Two or more people can share a joint bank account, but opening that joint account raises several issues that should be addressed in advance. Fortunately, common problem areas with this type of account are easy to identify and avoid. Awareness of the pitfalls of a joint bank account is crucial to an understanding of how a joint account can work for or against the owner. Resolving these issues prior to opening the account prevents problems in the future.
TL;DR (Too Long; Didn't Read)
Depending upon the bank you choose, more than two people can share a joint bank account. Be sure to address the responsibilities of all parties just in case any problems arise in the future.
Opening a joint bank account appears to be easy, but it involves careful thought and planning. The first decision involves right of survivorship. If the account has two owners, right of survivorship means upon the death of one party, the other party inherits the balance in the account. If right of survivorship is not selected, then each joint owner retains the right to name a beneficiary for his share of the account. If a joint owner takes no action, then the proceeds go to his estate. Whatever the choice, make sure the account card at the bank has specific language that reflects the wishes of the joint owner. Do not rely on a verbal understanding as the written provisions govern. Be prepared to provide Social Security numbers, photo identification such as a driver’s license and any documents the bank requires.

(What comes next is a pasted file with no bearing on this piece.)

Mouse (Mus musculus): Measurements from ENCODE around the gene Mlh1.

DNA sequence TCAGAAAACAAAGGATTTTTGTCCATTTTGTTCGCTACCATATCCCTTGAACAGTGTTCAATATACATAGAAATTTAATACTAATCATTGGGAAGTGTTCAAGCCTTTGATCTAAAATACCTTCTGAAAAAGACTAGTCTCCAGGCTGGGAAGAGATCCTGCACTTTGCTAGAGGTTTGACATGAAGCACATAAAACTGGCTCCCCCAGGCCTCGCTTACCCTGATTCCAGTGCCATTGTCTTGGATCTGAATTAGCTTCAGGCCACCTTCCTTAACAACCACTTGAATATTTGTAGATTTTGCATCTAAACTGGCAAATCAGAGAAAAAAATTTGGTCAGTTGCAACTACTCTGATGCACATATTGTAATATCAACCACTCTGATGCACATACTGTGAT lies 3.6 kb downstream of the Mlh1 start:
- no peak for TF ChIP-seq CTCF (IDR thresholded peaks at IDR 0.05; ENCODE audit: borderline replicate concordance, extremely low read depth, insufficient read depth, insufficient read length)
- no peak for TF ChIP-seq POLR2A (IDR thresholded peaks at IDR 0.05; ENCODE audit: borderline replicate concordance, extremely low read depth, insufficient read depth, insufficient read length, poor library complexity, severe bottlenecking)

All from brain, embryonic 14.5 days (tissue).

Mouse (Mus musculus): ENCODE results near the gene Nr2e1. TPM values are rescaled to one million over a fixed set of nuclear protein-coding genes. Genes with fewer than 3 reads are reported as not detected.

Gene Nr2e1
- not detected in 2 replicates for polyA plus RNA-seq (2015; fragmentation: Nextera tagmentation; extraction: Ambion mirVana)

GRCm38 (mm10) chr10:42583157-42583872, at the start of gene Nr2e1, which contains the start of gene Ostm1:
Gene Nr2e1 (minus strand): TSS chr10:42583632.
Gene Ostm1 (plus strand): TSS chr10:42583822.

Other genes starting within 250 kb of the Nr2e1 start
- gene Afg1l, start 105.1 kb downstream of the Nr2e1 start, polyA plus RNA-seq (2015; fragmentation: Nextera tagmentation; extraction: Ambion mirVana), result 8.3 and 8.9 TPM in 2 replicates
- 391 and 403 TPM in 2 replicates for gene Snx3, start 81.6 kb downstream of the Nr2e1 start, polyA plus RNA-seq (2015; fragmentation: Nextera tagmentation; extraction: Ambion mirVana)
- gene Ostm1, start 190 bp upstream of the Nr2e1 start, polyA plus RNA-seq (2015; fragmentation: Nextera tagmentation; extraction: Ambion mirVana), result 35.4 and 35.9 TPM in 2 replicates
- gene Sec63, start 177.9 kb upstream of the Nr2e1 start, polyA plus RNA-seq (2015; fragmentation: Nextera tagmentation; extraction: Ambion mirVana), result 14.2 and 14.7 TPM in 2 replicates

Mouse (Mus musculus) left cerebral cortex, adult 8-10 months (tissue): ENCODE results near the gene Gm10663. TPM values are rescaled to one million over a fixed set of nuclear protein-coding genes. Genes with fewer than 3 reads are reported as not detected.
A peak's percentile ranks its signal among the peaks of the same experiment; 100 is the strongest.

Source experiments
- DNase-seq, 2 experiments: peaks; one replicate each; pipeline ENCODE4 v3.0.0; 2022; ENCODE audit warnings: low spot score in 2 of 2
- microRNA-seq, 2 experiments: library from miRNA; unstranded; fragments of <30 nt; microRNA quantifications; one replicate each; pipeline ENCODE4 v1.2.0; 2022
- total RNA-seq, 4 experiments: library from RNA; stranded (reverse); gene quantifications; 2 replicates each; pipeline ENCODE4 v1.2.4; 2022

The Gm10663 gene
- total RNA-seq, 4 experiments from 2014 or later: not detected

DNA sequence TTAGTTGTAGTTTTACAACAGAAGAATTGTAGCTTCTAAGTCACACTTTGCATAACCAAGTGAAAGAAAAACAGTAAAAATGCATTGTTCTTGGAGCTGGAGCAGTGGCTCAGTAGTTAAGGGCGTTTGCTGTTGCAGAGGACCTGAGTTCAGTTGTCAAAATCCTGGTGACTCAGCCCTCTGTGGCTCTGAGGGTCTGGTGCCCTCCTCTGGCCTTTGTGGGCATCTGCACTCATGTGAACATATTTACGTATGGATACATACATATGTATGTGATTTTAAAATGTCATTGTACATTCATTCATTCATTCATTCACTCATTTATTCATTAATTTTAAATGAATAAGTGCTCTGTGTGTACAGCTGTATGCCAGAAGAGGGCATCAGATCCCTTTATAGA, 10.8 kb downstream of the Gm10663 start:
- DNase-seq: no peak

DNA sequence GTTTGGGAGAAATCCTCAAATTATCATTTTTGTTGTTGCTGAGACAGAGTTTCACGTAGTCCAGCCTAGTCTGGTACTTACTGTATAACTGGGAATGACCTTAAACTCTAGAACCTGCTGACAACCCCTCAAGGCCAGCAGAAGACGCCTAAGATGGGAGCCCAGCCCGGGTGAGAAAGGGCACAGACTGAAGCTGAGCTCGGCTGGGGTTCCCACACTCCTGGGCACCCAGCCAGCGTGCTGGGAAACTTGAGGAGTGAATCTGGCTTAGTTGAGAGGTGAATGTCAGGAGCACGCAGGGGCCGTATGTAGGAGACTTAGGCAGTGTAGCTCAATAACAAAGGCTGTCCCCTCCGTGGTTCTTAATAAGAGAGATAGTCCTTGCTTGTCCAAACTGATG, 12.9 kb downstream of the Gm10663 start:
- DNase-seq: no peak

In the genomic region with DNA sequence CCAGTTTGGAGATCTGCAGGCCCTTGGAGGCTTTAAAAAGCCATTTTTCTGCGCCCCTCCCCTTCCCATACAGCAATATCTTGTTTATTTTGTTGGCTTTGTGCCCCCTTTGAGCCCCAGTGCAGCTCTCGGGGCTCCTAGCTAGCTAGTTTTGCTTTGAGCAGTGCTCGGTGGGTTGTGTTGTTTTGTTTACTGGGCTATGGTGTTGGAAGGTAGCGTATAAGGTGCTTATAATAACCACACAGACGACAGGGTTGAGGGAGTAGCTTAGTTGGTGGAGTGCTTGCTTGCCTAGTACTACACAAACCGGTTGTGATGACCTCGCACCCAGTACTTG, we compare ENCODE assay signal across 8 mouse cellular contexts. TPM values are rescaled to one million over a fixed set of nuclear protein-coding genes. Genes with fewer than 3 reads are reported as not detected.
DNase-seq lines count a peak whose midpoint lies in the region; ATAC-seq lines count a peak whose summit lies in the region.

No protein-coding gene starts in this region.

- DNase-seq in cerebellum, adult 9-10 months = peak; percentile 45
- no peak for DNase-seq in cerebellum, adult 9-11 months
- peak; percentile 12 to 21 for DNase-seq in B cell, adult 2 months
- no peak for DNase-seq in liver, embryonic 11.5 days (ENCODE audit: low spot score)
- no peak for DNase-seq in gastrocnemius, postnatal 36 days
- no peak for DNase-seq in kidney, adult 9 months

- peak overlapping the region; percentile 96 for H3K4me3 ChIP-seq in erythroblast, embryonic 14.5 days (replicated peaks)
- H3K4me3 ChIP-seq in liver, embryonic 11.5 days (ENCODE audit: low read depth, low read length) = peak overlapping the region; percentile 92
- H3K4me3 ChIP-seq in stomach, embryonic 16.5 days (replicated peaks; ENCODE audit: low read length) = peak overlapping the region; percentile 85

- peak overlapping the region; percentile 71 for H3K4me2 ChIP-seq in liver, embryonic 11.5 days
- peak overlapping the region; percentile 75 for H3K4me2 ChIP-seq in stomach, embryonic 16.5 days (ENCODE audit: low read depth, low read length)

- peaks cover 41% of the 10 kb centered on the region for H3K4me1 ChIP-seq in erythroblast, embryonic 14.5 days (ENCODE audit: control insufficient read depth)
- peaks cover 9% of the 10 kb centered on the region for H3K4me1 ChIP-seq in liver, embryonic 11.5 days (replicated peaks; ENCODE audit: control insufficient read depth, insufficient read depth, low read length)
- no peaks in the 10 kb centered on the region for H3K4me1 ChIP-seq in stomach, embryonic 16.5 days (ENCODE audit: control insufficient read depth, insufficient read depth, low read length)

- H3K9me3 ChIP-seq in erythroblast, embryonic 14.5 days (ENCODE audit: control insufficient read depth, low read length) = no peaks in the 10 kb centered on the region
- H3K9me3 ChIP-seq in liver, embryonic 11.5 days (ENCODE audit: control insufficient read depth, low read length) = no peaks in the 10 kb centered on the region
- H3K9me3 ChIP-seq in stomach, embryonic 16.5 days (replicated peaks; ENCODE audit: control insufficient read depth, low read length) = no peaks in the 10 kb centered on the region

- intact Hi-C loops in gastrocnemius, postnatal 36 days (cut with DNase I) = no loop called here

If the joint account is for checking, each owner is liable for the actions of the other. For example, if one party overdraws the account, then the other joint owners can be made to pay sufficient money to bring the account current. Depending upon the banking institution, you can have more than two people on the account. TD Bank, for instance, allows for up to four people to open a Personal joint checking account.
The FDIC insures accounts for an individual up to $250,000 at the same bank, providing protection from bank failure. Joint accounts qualify as long as all joint owners are living people. Each joint owner must have equal withdrawal rights and sign the signature card unless unable, as in the case of a guardian for a minor. The FDIC assumes each joint owner has an equal share unless the account card states differently. The joint share is added to any other accounts at the same bank to determine if the insurable limit has been reached.
Revocable Trust Account
A revocable trust account is when a joint owner names a beneficiary to receive the account balance payable upon death. The account is revocable because the joint owner can change the beneficiary at any time or delete the beneficiary, which means the money would go into the owner’s estate. Each joint owner is free to name his own separate beneficiary or more than one beneficiary. For FDIC purposes, each joint owner is insured up to $250,000 for each separate beneficiary up to five beneficiaries. For example, a joint owner whose share of a joint account equals $1,250,000 could designate five different individuals to each receive $250,000 upon the death of the joint owner, and all the money would be insured. Different and more complicated rules apply to more than five beneficiaries.